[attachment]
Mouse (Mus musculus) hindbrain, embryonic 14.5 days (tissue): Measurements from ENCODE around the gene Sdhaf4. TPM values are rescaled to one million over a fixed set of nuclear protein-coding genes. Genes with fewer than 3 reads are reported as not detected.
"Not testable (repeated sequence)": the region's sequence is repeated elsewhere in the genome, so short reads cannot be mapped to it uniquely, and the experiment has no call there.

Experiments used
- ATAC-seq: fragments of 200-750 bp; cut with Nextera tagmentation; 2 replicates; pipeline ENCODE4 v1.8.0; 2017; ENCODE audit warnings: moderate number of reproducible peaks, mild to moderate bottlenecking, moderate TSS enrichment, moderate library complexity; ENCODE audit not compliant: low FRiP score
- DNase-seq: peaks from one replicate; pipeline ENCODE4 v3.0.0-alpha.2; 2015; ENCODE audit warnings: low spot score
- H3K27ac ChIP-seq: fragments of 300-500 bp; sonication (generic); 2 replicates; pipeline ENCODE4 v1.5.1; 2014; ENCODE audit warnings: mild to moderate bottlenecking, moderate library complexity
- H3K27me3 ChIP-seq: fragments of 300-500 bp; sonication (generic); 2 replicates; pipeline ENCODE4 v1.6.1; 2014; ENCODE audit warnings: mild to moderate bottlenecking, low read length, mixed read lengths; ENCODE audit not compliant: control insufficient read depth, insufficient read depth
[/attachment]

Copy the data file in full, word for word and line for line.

Mouse (Mus musculus) hindbrain, embryonic 14.5 days (tissue): Measurements from ENCODE around the gene Sdhaf4. TPM values are rescaled to one million over a fixed set of nuclear protein-coding genes. Genes with fewer than 3 reads are reported as not detected.
"Not testable (repeated sequence)": the region's sequence is repeated elsewhere in the genome, so short reads cannot be mapped to it uniquely, and the experiment has no call there.

Experiments used
- ATAC-seq: fragments of 200-750 bp; cut with Nextera tagmentation; 2 replicates; pipeline ENCODE4 v1.8.0; 2017; ENCODE audit warnings: moderate number of reproducible peaks, mild to moderate bottlenecking, moderate TSS enrichment, moderate library complexity; ENCODE audit not compliant: low FRiP score
- DNase-seq: peaks from one replicate; pipeline ENCODE4 v3.0.0-alpha.2; 2015; ENCODE audit warnings: low spot score
- H3K27ac ChIP-seq: fragments of 300-500 bp; sonication (generic); 2 replicates; pipeline ENCODE4 v1.5.1; 2014; ENCODE audit warnings: mild to moderate bottlenecking, moderate library complexity
- H3K27me3 ChIP-seq: fragments of 300-500 bp; sonication (generic); 2 replicates; pipeline ENCODE4 v1.6.1; 2014; ENCODE audit warnings: mild to moderate bottlenecking, low read length, mixed read lengths; ENCODE audit not compliant: control insufficient read depth, insufficient read depth